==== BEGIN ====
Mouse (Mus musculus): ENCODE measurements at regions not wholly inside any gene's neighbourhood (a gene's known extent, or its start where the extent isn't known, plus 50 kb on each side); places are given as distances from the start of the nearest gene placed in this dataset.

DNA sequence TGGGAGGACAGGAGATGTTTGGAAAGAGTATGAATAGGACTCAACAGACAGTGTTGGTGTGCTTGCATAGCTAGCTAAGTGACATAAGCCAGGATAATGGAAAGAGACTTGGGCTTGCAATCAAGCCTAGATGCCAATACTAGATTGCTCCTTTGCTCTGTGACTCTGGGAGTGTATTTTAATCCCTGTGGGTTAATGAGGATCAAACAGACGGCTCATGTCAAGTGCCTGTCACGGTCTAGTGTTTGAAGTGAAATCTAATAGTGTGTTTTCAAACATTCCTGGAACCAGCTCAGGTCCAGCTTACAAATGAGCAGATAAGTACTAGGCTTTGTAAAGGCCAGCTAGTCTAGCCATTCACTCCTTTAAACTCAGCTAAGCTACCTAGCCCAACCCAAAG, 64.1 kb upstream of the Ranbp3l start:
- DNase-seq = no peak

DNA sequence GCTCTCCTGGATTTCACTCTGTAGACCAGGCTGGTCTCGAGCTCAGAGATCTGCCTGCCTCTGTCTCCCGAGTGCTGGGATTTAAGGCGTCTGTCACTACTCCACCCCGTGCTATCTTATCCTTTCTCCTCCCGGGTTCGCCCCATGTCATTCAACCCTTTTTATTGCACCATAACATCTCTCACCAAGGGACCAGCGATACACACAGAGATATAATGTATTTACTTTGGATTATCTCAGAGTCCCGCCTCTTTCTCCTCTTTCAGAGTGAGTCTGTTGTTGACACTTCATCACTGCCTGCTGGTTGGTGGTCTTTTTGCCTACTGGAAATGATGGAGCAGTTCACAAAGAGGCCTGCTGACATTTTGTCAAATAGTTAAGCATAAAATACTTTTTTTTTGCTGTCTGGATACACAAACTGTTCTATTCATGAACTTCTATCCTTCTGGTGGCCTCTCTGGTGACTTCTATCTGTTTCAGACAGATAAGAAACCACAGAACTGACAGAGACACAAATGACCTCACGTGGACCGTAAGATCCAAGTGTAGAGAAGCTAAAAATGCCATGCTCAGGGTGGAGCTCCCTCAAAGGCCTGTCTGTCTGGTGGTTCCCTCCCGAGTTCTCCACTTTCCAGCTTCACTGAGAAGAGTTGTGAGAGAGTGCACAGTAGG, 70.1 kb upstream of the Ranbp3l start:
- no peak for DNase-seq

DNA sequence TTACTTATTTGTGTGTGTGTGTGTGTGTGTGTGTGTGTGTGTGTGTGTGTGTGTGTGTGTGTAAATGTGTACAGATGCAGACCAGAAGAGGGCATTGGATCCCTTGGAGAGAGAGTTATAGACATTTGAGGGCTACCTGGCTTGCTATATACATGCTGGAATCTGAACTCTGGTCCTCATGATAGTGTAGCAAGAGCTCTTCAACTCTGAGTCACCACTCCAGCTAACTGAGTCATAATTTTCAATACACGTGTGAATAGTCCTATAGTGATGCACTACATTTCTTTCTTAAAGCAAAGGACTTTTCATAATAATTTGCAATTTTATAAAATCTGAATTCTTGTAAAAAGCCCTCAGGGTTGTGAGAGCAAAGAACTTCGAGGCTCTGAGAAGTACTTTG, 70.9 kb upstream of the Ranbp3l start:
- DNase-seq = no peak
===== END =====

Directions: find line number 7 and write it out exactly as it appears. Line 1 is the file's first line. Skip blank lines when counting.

- DNase-seq = no peak